SSD vs HDD Tested: What’s the Difference and Which Is Better?

Whether you’re shopping for a new laptop, desktop, external drive, or even building your own PC, you’ll be tasked with a choice: SSD or hard drive (aka hard disk drive / HDD)? Either technology can store your files and software, but they each come with their pros or cons.

In general, we recommend SSDs for performance and HDDs for price. But there are a lot of other differences between these two technologies that could impact your experience and purchasing decision. Let’s clear clear things up with an in-depth look at how your experience using these technologies will differ, plus some testing to illustrate this.


  • SSDs are faster than HDDs. An SSD will load data faster than a HDD will. 
  • SSDs are less likely to break than HDDs because HDDs are comprised of moving parts. Empty list
  • SSDs are quieter than hard drives. A PC with a hard drive will be noisier than an SSD and may even send vibrations throughout your desk space if you use an external enclosure. Empty list
  • HDDs are cheaper than SSDs. You’ll get a better price per gigabyte (GB) with HDDs. So if budget or a large amount of files is your top concern, an HDD is worth considering.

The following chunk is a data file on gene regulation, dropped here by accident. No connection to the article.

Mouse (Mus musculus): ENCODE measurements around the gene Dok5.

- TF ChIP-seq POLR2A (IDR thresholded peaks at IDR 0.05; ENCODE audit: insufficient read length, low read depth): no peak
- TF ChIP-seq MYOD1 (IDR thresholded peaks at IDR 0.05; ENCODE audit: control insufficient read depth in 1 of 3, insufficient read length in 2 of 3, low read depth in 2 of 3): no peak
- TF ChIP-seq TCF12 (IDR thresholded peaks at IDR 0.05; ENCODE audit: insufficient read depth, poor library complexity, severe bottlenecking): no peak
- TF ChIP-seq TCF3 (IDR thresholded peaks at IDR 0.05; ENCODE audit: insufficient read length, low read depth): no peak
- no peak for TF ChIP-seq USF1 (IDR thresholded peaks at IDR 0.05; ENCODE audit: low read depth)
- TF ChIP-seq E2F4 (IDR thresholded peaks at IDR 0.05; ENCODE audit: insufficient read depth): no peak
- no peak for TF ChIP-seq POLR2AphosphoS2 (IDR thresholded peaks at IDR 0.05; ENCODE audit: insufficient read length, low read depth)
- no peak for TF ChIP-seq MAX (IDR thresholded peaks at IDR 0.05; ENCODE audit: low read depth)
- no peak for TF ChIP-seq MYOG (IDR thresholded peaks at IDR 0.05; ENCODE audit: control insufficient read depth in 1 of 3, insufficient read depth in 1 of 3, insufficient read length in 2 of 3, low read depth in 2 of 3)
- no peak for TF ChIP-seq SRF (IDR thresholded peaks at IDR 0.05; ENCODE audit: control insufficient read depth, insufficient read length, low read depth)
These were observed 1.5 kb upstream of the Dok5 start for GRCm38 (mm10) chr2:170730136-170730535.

• In laptops, opting for an SSD can lead to longer battery life. Up to 45 minutes on average compared to HDD-equipped laptops. 


One of the main reasons HDDs have remained relevant has been their price per gigabyte. We’re currently seeing SSDs sell for under $100, or just $0.10 per GB, while HDDs are roughly $0.02-$0.03 per GB.

Therefore, HDDs are appealing to those looking for bulk storage. But their days seem numbered. Considering most people only need up to 500GB to meet their storage needs, HDDs are losing market share faster by the day. Many HDD vendors are now pushing HDDs for NAS applications and selling SSDs.  

Want to upgrade your old HDD to an SSD?

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